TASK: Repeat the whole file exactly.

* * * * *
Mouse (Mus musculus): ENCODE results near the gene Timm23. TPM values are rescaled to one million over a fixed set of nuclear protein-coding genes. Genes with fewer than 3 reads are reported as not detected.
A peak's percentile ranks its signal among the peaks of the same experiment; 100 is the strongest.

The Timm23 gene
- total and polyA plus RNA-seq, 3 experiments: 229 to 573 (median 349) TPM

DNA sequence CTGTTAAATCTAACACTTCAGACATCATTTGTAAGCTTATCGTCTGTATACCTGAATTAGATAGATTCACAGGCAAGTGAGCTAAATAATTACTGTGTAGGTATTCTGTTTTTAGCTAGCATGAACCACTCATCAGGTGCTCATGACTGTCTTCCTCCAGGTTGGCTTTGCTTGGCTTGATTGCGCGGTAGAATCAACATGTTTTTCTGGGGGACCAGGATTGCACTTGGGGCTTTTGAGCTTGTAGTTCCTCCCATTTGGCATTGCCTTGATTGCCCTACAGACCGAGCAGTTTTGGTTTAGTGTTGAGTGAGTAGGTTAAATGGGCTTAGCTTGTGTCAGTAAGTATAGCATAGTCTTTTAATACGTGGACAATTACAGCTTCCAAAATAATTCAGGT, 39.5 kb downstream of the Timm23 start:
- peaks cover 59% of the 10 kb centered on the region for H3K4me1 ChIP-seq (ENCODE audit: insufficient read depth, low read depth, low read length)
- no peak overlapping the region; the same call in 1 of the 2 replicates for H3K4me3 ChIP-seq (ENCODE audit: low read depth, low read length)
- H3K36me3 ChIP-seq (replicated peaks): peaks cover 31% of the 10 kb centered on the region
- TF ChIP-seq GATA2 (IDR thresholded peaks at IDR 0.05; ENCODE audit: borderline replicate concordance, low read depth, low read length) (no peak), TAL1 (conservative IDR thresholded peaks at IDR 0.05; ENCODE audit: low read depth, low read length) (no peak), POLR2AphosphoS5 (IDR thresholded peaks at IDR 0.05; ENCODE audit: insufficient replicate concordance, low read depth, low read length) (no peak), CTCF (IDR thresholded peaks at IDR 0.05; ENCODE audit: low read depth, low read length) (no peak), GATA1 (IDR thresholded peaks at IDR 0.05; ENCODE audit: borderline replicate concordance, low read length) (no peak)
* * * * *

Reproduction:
Mouse (Mus musculus): ENCODE results near the gene Timm23. TPM values are rescaled to one million over a fixed set of nuclear protein-coding genes. Genes with fewer than 3 reads are reported as not detected.
A peak's percentile ranks its signal among the peaks of the same experiment; 100 is the strongest.

The Timm23 gene
- total and polyA plus RNA-seq, 3 experiments: 229 to 573 (median 349) TPM

DNA sequence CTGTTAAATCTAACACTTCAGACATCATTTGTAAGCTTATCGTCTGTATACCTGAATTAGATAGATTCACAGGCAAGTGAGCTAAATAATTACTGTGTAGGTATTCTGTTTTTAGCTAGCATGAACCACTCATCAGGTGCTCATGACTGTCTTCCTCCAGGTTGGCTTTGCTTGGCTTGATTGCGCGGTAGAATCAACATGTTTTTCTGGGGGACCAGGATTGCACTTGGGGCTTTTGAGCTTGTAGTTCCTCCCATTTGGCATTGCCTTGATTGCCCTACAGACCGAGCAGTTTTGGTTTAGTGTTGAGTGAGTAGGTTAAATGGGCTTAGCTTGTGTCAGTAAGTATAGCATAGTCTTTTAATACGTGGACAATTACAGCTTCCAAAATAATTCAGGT, 39.5 kb downstream of the Timm23 start:
- peaks cover 59% of the 10 kb centered on the region for H3K4me1 ChIP-seq (ENCODE audit: insufficient read depth, low read depth, low read length)
- no peak overlapping the region; the same call in 1 of the 2 replicates for H3K4me3 ChIP-seq (ENCODE audit: low read depth, low read length)
- H3K36me3 ChIP-seq (replicated peaks): peaks cover 31% of the 10 kb centered on the region
- TF ChIP-seq GATA2 (IDR thresholded peaks at IDR 0.05; ENCODE audit: borderline replicate concordance, low read depth, low read length) (no peak), TAL1 (conservative IDR thresholded peaks at IDR 0.05; ENCODE audit: low read depth, low read length) (no peak), POLR2AphosphoS5 (IDR thresholded peaks at IDR 0.05; ENCODE audit: insufficient replicate concordance, low read depth, low read length) (no peak), CTCF (IDR thresholded peaks at IDR 0.05; ENCODE audit: low read depth, low read length) (no peak), GATA1 (IDR thresholded peaks at IDR 0.05; ENCODE audit: borderline replicate concordance, low read length) (no peak)